Sending HBase metrics to Graphite using Python

1 minute read

The story

Although HBase is a crucial component in our current stack, the monitoring for it was quite incomplete. We only had general “is it running?” monitoring, with some very application-specific tests (“make sure scanning this table doesn’t take too long”).
By sending detailed metrics on our HBase tables/regions/servers to Graphite, we don’t only get to monitor these components - we can also detect trends (“Table ABC has 500 regions and yesterday it had 2”, or “This region gets 30 times as many reads as the other ones. Is our key selection wise?”) before they become critical issues. It also makes for very nice graphs.
HBase has several connectors for monitoring available out of the box, but sadly none for Graphite. I saw some projects that can bridge between Graphite and HBase’s JMX interface, but JMX seems really complicated and enterprise-y, and I found I can get everything from the HBase WebUI.
I settled for a Python script that polls the local HBase server webUI every 5 seconds or so, parses the JSON that contains the JMX data, collects interesting (IMO) data and sends it to our StatsD server, which sums everything up and makes sure it gets to Graphite.

The script

I decided to share this project as a GitHub repository.
Check it out!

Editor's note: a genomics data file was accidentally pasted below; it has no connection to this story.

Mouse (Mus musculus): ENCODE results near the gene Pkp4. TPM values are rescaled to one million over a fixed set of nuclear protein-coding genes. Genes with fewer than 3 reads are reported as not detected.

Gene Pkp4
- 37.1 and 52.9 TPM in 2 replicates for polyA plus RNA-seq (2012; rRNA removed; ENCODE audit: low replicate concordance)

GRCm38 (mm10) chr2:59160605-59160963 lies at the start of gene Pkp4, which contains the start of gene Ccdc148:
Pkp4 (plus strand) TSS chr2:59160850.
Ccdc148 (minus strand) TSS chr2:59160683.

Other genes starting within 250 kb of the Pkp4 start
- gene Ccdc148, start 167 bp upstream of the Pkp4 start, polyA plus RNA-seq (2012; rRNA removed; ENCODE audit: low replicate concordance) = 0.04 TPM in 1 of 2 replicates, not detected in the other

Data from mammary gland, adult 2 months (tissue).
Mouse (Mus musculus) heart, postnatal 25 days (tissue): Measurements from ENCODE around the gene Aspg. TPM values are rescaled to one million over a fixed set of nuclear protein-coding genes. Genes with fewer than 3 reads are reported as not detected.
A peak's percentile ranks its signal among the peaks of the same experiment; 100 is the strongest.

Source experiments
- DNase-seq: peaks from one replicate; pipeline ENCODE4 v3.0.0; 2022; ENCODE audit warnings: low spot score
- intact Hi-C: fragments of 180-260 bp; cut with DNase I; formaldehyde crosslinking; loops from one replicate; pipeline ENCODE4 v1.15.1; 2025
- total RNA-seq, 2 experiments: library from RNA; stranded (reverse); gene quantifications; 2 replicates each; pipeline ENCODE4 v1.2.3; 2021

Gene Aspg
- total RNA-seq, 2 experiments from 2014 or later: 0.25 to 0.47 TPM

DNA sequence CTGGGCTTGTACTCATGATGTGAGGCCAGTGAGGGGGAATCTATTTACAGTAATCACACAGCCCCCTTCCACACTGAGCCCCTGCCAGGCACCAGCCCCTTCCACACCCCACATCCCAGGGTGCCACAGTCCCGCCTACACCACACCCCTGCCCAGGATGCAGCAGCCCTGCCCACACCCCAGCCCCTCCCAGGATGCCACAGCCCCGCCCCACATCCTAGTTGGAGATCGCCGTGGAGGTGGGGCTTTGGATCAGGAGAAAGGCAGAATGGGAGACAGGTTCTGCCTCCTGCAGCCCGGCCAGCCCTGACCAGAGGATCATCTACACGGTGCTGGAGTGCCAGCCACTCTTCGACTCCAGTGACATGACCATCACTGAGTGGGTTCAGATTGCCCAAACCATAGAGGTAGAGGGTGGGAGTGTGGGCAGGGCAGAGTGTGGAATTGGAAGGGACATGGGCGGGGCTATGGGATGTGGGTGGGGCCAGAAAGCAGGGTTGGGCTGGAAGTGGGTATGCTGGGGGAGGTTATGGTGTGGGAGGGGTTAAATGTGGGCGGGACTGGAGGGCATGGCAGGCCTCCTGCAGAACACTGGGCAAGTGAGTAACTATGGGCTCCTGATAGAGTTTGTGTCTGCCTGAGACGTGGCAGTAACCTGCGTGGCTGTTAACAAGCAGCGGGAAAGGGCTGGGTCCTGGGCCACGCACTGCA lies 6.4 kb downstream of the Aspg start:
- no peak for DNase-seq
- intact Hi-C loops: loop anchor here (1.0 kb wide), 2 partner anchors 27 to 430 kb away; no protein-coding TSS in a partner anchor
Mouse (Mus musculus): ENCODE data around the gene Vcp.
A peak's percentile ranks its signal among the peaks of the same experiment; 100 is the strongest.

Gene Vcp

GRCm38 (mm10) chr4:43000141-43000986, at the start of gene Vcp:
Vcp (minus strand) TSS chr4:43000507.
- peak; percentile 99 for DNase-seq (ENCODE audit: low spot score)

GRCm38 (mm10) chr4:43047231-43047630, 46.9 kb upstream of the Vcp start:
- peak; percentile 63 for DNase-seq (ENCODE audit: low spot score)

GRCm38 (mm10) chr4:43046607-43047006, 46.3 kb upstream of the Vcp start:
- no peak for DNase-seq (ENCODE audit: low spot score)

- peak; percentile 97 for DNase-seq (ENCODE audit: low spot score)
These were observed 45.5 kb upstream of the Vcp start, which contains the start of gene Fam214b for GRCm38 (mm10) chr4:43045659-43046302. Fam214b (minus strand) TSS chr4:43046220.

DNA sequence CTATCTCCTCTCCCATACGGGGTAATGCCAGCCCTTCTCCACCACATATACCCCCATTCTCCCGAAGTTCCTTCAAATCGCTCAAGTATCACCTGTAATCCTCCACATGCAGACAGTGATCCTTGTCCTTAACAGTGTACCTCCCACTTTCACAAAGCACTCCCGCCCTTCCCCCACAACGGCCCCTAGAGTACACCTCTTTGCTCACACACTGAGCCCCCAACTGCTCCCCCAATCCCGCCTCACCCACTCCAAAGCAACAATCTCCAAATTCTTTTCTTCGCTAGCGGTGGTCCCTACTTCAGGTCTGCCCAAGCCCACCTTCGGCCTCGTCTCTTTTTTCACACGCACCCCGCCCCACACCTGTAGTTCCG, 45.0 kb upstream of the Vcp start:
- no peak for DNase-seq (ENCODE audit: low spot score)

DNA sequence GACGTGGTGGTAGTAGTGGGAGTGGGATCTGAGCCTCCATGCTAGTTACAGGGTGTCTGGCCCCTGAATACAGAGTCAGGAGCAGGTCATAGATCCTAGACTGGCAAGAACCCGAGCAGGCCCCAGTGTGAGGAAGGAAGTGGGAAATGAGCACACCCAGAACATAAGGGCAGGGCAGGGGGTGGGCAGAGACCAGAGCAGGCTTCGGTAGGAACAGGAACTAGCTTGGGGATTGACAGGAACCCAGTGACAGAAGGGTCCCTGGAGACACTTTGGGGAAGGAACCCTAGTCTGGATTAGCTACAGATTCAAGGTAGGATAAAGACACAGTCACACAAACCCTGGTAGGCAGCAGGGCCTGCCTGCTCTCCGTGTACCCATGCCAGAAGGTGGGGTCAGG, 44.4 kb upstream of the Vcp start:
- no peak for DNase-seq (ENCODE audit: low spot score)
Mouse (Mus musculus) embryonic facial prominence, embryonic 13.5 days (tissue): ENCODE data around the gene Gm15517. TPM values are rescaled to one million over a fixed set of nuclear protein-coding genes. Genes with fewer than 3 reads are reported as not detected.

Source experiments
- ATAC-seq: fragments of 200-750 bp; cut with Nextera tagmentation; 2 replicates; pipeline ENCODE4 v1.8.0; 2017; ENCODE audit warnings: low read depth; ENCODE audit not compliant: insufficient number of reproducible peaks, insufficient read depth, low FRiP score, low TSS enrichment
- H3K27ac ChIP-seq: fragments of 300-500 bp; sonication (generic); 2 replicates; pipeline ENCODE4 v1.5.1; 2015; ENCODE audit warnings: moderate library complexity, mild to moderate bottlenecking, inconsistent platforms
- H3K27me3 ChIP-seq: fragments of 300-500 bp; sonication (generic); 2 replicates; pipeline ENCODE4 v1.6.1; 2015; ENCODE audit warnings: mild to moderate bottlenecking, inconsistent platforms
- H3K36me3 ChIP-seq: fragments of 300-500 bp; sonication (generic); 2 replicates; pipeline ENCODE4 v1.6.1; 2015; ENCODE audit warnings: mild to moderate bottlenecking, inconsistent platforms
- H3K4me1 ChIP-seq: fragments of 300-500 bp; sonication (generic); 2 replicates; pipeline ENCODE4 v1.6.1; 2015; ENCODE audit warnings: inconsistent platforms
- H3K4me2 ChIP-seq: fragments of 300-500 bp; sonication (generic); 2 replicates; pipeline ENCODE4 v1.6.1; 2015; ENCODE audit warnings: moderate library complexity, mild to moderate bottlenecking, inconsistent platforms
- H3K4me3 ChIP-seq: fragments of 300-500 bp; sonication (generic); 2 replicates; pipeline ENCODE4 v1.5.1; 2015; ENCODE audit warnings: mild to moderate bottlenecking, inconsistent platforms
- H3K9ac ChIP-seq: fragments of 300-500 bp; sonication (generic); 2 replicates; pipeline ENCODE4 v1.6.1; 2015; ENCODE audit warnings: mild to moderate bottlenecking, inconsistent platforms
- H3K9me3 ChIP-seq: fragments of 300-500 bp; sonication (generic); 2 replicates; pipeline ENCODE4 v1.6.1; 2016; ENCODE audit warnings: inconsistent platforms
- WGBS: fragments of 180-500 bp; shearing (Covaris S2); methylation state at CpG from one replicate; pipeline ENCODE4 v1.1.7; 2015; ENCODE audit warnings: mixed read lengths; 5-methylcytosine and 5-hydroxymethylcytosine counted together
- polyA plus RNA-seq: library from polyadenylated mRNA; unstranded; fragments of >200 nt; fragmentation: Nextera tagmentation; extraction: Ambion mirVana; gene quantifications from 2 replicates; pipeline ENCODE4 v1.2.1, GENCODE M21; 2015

It includes setup instructions, example usage etc.

Interesting things

  • I managed to get JMX to work (mainly because I won’t be defeated by some stupid monitoring framework), but the bother of having a Java project (compiling, installing Java, the JVM overhead…) really takes the fun out of it. It’s also much easier to browse around in the HTTP/JSON endpoint.
  • There are many more interesting metrics to be found in this API. I chose mine by stalking our resident HBase expert and noting what he’s interested in when looking in the webUI.
  • Formatting region names is a delicate process, as they’re actually named after the first and last key they’re serving, and there’s no guarantee that keys are printable strings. I managed to get the names to look like the ones on the webUI, but I might have missed something. The relevant code looks something like this:


As always, please drop me a line if you find it useful!